eRegistries: indicators for the WHO Essential Interventions for reproductive, maternal, newborn and child health
Flenady, Vicki; Wojcieszek, Aleena M.; Fjeldheim, Ingvild; Friberg, Ingrid; Nankabirwa, Victoria; Jani-Bølstad, Jagrati; Myhre, Sonja; Middleton, Philippa; Crowther, Caroline; Ellwood, David; Tudehope, David; Pattinson, Robert; Ho, Jacqueline; Matthews, Jiji; Ortega, Aurora Bermudez; Venkateswaran, Mahima; Chou, Doris; Say, Lale; Mehl, Garrett; Frøen, Frederik
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OriginalversjonBMC Pregnancy and Childbirth 2016, 16 10.1186/s12884-016-1049-y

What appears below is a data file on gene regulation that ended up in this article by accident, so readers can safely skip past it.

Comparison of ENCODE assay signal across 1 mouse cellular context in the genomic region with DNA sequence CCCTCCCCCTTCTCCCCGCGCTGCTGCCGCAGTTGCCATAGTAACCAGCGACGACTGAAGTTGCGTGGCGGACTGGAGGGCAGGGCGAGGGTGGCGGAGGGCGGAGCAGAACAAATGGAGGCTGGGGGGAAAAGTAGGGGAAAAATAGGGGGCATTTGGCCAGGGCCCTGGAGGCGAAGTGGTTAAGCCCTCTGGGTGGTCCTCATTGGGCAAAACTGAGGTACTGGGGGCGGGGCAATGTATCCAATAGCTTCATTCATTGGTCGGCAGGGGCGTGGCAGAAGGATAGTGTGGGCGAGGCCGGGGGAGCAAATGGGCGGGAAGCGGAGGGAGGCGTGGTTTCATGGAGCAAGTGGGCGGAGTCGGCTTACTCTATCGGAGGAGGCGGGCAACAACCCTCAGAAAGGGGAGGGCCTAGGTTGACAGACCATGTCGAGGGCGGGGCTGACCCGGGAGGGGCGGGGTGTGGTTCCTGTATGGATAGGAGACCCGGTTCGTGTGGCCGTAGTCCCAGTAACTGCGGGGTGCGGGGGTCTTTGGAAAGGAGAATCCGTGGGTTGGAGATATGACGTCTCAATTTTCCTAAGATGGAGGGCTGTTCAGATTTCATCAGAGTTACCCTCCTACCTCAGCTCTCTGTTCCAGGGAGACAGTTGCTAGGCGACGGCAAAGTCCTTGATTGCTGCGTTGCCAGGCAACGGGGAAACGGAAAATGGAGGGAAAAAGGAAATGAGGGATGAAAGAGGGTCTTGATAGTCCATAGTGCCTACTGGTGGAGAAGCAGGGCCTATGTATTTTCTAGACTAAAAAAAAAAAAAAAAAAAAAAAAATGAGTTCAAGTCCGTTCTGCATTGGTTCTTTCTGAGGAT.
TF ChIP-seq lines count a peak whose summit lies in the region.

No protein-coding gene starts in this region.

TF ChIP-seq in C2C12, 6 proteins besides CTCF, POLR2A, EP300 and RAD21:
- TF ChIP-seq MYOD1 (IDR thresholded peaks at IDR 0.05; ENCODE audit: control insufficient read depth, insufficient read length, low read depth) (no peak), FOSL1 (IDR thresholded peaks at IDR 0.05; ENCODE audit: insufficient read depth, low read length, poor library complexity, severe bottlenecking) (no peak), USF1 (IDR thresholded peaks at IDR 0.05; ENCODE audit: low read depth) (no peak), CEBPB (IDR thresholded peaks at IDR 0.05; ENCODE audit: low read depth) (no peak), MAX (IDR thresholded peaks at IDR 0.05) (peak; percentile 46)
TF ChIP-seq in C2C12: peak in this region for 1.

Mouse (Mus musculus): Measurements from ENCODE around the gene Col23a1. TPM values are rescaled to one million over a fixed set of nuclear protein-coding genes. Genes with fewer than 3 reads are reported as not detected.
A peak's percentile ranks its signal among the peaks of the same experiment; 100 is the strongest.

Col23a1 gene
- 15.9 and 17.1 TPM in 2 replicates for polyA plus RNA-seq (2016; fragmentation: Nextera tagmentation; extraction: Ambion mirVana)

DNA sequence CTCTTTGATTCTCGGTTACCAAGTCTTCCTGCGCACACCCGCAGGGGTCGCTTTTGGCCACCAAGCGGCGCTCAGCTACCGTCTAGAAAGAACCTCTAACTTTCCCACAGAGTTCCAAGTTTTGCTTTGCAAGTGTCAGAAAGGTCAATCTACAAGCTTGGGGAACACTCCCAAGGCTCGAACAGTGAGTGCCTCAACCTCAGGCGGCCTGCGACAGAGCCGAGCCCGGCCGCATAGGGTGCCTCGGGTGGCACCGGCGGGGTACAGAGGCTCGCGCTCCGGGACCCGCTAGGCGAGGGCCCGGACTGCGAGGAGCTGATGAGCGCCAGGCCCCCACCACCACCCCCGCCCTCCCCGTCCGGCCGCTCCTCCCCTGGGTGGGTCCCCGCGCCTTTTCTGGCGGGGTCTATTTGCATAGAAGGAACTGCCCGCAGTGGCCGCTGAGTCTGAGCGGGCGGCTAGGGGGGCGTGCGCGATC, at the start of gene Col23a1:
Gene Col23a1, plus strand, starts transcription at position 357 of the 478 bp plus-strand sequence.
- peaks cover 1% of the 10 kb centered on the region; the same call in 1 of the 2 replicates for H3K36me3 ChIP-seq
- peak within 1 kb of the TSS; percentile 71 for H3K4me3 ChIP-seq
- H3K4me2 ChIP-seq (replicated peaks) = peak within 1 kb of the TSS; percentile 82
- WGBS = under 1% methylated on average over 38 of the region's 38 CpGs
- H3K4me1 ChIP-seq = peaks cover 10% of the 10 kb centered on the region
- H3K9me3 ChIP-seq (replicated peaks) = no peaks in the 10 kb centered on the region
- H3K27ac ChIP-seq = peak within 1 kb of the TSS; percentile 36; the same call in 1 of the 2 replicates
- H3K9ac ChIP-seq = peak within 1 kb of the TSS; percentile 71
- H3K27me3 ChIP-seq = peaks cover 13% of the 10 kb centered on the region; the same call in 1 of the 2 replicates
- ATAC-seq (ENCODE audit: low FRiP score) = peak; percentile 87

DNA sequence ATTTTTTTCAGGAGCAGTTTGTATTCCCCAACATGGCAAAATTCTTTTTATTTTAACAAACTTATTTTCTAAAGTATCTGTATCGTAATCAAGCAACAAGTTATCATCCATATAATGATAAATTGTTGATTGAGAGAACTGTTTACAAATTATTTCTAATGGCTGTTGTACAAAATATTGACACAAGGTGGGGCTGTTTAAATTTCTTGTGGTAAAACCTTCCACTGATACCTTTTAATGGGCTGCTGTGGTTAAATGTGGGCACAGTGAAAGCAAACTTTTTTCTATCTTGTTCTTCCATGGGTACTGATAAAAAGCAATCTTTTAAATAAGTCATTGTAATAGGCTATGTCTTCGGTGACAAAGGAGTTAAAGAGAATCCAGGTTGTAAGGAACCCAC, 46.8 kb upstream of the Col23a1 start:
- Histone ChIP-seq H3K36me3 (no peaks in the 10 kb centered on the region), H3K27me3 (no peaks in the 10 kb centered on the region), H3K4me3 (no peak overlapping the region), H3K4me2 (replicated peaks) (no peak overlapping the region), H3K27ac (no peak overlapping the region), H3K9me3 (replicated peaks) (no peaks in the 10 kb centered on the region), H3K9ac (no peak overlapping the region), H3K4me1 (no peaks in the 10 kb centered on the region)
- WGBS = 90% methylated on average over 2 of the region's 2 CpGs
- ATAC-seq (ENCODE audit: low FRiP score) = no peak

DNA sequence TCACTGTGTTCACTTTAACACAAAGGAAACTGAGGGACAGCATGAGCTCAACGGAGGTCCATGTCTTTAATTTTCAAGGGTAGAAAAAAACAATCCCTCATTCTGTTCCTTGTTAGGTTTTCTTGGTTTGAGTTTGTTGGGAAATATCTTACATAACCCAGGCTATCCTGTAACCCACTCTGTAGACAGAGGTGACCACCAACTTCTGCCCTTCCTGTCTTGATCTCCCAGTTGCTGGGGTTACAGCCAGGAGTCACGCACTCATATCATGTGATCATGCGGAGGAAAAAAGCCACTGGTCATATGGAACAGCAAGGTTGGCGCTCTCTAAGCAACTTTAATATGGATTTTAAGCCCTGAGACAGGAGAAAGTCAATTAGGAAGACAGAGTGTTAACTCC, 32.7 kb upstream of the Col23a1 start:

Background: Electronic health registries - eRegistries - can systematically collect relevant information at the point of care for reproductive, maternal, newborn and child health (RMNCH). However, a suite of process and outcome indicators is needed for RMNCH to monitor care and to ensure comparability between settings. Here we report on the assessment of current global indicators and the development of a suite of indicators for the WHO Essential Interventions for use at various levels of health care systems nationally and globally. Methods: Currently available indicators from both household and facility surveys were collated through publicly available global databases and respective survey instruments. We then developed a suite of potential indicators and associated data points for the 45 WHO Essential Interventions spanning preconception to newborn care. Four types of performance indicators were identified (where applicable): process (i.e. coverage) and outcome (i.e. impact) indicators for both screening and treatment/prevention. Indicators were evaluated by an international expert panel against the eRegistries indicator evaluation criteria and further refined based on feedback by the eRegistries technical team. Results: Of the 45 WHO Essential Interventions, only 16 were addressed in any of the household survey data available. A set of 216 potential indicators was developed. These indicators were generally evaluated favourably by the panel, but difficulties in data ascertainment, including for outcome measures of cause-specific morbidity and mortality, were frequently reported as barriers to the feasibility of indicators. Indicators were refined based on feedback, culminating in the final list of 193 total unique indicators: 93 for preconception and antenatal care; 53 for childbirth and postpartum care; and 47 for newborn and small and ill baby care. Conclusions: Large gaps exist in the availability of information currently collected to support the implementation of the WHO Essential Interventions. The development of this suite of indicators can be used to support the implementation of eRegistries and other data platforms, to ensure that data are utilised to support evidence-based practice, facilitate measurement and accountability, and improve maternal and child health outcomes.